EFF in the News
“This is without question government regulation of the Internet,” says Parker Higgins of the EFF. “The Act is allowing government to ask Americans to take on abstract costs like losing free speech rights as well as actual costs to implement and be in compliance with the legislation.”
"The internet cannot be a true global forum for expression if private companies that provide communication and payment services operate as morality police," said EFF senior staff attorney Lee Tien.
Panel member Violet Blue, a sex educator and tech columnist, pointed to the loose security and privacy practices of dating websites recently exposed by the Electronic Frontier Foundation. OKCupid, eHarmony, Match.com, Plenty of Fish, Ashley Madison, Grindr and others are all too open about your personal business in ways you may not have imagined.
The news may come as vindication (and victory) to organizations like the Electronic Frontier Foundation, e-book distributors like Smashwords and the dozens of authors and others who vocally disagreed with the company for taking its original stance.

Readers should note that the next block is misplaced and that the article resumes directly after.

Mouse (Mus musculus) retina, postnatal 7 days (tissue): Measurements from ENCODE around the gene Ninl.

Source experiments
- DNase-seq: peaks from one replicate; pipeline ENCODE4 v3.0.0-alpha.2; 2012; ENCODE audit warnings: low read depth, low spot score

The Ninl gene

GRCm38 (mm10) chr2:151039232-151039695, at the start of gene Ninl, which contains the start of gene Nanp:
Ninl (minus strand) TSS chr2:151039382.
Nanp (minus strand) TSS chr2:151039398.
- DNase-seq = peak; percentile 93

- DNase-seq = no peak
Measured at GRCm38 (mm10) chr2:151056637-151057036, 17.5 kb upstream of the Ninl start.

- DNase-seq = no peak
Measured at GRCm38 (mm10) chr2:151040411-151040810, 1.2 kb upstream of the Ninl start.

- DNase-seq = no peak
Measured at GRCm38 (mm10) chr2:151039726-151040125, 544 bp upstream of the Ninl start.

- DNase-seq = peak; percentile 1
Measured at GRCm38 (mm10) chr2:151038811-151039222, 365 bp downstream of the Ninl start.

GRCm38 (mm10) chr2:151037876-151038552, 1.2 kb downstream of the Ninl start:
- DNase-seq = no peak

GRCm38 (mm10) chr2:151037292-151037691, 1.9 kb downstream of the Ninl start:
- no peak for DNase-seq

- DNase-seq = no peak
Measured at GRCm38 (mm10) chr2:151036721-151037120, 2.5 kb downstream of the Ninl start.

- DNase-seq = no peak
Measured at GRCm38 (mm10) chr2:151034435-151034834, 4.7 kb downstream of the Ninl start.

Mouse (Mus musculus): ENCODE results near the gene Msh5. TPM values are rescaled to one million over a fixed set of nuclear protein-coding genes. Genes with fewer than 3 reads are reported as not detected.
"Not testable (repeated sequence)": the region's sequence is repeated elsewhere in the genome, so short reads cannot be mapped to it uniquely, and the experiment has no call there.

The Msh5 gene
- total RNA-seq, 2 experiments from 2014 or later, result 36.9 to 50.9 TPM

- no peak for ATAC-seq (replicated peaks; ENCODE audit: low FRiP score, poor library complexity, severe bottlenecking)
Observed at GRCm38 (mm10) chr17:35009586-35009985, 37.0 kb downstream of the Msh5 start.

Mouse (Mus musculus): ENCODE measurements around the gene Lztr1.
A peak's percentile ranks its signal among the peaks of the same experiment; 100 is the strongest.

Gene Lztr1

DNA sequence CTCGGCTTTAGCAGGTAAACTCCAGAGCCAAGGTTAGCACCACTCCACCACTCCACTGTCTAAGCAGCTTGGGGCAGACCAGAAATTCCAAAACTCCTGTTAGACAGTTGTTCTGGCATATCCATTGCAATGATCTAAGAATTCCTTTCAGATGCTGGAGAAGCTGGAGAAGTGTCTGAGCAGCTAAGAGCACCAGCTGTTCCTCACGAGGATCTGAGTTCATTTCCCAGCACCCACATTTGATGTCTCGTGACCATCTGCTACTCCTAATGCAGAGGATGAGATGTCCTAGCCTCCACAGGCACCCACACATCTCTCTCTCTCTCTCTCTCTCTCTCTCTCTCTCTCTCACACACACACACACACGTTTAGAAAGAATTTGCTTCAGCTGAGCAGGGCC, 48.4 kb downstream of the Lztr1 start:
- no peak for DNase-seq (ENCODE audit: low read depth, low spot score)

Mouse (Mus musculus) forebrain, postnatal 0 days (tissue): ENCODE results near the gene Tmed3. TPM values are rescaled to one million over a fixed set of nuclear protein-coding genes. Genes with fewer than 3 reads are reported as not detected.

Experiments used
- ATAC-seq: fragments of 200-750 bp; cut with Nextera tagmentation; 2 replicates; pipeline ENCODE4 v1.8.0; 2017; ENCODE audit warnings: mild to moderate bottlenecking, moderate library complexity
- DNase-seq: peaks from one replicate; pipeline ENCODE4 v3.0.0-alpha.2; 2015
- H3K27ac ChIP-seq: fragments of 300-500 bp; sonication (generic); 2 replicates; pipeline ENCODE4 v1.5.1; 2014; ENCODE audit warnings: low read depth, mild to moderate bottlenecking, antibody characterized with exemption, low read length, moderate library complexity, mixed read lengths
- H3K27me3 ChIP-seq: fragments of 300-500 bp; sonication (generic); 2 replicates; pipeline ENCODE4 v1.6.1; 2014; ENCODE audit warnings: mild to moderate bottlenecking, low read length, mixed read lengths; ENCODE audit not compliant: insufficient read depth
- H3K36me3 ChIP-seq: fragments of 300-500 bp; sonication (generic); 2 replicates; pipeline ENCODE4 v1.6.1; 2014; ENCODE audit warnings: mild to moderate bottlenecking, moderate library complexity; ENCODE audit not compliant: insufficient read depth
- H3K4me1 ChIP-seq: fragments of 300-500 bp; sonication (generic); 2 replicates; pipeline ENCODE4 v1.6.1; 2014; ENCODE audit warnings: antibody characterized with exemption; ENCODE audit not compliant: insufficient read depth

AP Mobile interviews EFF's Eva Galperin at the South by Southwest conference in Austin.
"The Internet cannot be a true global forum for expression if private companies that provide communication and payment services operate as morality police," said EFF Senior Staff Attorney Lee Tien. "The Internet is a global forum where ideas can be freely aired, exchanged, and criticized. We're especially pleased that PayPal will only target specific works and not entire websites."
Privacy advocates have protested plans to fly drones in US airspace, charging that they could be used for unlawful surveillance of US citizens. The Electronic Freedom Foundation (EFF), based in San Francisco, Calif., has sued the Transportation Department under the Freedom of Information Act (FOIA) for release of data on the operations of UAVs.
“It certainly does set off some creepy factor,” said Parker Higgins, an activist at the Electronic Frontier Foundation, a nonprofit group in San Francisco. “It does feel intrusive, and people may be upset.”
"It's common for older companies whose businesses aren't doing as well as they'd like to file suits like this" against newcomers that plan to go public, said Michael Barclay, a volunteer lawyer at the Electronic Frontier Foundation.
The information was revealed as MegaUpload lawyers and digital civil liberties group Electronic Frontier Foundation work to reunite users with personal data lost in the FBI sting that took down the site.